Over the past 3 years, a veritable explosion of genomic data has begun to shed much needed light on the mutational landscape of cutaneous T-cell lymphoma (CTCL). In this issue of Blood, Park et al expand the boundaries and improve the resolution of the known mutational map of CTCL.1 

The term CTCL describes a heterogeneous family of incurable primary extranodal lymphomas of mature T cells that uniformly present in the skin, with a variable risk of systemic dissemination. The most common type of CTCL (∼60%) is mycosis fungoides (MF), a low-grade lymphoma of skin-homing CD4+ memory T cells. In approximately two-thirds of the patients, MF presents with a slow but progressive accumulation of atypical lymphocytes in the upper layers of the skin (epidermotropism), leading to the development of discrete cutaneous patches and plaques, usually affecting sunlight-protected areas. As the disease advances, the neoplastic T cells acquire an invasive pattern of vertical growth leading to the development of disfiguring exophytic or deep-seated tumor lesions and become able to migrate to lymph nodes, peripheral blood, and visceral organs. A very small subset of patients with CTCL (<5%) present with Sezary syndrome (SS), defined by the triad of leukemic involvement with atypical T cells, erythroderma, and lymphadenopathy. Whether MF and SS are clinically and biologically distinct malignancies remains controversial. Despite the introduction of several new systemic agents over the past 10 years, the median survival of patients with SS and advanced-stage MF remains <5 years, and MF/SS patients who develop nodal or visceral disease (stage IV) have very poor survival (<2 years). Thus, there is an urgent unmet need to understand the molecular pathways driving and sustaining the neoplastic phenotype in MF/SS, with the goal of identifying cancer dependencies that predict vulnerability to specific therapies.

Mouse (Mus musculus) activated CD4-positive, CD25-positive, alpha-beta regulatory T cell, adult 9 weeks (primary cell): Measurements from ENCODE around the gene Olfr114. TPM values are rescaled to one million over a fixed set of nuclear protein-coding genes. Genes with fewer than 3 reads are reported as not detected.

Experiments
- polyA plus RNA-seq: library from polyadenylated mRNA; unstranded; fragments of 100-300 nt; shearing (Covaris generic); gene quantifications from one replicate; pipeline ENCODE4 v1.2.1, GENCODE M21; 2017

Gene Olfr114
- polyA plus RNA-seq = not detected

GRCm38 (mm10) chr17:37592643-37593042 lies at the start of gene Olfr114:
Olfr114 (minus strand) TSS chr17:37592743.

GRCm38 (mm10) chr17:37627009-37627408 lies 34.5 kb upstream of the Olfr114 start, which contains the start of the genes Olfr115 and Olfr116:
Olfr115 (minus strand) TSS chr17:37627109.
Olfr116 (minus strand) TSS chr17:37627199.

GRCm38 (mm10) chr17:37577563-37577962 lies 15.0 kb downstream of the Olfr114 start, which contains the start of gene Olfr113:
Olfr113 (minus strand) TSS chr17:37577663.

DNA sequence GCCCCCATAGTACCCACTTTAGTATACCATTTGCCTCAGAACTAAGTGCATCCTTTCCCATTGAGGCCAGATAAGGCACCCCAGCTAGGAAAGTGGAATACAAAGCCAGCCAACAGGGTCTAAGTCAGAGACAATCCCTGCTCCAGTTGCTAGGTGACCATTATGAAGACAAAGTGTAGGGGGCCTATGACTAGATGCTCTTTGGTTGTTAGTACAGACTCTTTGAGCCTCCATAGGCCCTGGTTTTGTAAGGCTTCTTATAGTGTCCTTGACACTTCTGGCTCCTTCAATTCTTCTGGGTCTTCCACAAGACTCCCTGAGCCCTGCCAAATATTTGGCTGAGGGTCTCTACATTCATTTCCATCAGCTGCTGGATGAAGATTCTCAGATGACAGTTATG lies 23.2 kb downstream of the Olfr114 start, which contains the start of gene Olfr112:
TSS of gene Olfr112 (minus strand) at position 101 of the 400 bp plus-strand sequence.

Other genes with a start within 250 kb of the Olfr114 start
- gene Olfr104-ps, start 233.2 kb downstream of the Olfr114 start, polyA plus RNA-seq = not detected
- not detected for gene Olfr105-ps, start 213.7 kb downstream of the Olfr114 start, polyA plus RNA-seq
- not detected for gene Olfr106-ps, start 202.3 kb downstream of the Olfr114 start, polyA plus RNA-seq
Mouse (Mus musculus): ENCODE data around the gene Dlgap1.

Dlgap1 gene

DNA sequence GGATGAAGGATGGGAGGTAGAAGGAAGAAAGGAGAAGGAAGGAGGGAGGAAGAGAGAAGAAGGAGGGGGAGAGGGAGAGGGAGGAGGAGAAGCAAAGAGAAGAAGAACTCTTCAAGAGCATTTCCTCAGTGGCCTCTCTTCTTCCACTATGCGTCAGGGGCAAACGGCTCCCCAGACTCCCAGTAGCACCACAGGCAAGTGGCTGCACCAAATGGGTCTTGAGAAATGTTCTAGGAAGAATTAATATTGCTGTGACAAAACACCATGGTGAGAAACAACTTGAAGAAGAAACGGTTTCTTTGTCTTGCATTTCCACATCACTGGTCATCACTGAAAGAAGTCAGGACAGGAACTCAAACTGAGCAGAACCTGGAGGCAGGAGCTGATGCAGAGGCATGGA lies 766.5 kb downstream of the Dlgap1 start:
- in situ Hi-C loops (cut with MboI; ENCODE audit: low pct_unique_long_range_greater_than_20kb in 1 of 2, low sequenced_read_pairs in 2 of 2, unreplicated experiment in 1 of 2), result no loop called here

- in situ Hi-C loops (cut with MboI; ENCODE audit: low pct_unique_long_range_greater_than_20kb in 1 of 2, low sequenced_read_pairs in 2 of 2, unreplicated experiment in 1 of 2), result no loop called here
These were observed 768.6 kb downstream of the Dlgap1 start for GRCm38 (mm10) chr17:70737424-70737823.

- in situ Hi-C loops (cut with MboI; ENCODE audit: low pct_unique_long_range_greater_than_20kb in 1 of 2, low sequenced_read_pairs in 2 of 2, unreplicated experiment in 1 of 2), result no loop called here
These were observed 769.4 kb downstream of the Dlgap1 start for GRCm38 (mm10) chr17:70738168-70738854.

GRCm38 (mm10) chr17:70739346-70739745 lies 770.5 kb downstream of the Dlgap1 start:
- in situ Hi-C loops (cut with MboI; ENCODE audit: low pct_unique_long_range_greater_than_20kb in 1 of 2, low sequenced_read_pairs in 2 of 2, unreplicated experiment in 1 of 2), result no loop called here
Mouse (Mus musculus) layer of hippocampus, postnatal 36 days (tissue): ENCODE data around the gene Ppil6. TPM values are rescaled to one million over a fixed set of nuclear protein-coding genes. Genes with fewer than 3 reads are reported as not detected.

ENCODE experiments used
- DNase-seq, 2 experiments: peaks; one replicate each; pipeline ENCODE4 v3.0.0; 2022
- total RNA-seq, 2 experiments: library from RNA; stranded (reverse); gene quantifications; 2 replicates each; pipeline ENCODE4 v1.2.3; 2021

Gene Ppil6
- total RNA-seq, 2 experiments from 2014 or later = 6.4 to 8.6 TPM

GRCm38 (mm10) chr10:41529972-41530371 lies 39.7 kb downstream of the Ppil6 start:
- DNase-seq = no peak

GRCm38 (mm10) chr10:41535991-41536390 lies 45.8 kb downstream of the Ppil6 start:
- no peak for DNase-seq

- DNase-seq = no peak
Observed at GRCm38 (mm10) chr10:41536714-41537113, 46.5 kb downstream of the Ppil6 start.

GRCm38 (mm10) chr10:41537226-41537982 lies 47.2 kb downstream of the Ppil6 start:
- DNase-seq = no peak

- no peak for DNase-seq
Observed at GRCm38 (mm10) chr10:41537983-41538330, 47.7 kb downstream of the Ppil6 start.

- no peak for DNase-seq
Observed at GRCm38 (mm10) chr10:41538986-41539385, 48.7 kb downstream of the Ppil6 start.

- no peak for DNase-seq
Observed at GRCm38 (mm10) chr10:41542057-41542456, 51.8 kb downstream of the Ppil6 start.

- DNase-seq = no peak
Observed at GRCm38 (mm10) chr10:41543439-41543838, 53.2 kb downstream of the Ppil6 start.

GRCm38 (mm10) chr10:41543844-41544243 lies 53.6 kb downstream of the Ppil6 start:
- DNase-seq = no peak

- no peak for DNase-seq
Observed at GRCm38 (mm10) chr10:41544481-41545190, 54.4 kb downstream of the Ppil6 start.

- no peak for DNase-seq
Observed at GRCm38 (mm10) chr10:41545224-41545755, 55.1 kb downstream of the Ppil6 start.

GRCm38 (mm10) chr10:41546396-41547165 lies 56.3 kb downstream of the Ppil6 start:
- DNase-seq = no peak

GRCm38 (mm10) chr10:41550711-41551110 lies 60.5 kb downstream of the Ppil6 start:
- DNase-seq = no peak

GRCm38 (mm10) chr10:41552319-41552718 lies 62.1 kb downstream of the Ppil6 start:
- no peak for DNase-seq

Prior to the development and the application of next-generation sequencing (NGS) of MF/SS tumor cells, array comparative genomic hybridization (aCGH) studies had given a glimpse of the complex global genetic architecture of advanced-stage MF/SS, revealing multiple hot spots of genetic gains and losses at chromosomes 1, 8, 9, 10, and 17, in addition to many other recurrent aberrations that reflected a high degree of genomic instability. These studies also identified a number of candidate genes and signaling pathways, whose frequent amplification and constitutive activation, or loss, suggested a pathogenic role in MF/SS. Frequently amplified genes included cMYC, STAT3, STAT5A/B, TWIST1; frequently lost ones included TP53, PTEN, MTAP, and CDKN1A/B. In addition, recurrent genomic gains at loci for genes encoding cytokines and their receptors (interleukin-2 [IL-2], IL-2R, and IL-7) and loss of negative regulators of cytokine transcription (TCF8/ZEB1, DUSP5) highlighted the importance of aberrant cytokine signaling in the pathogenesis of MF/SS.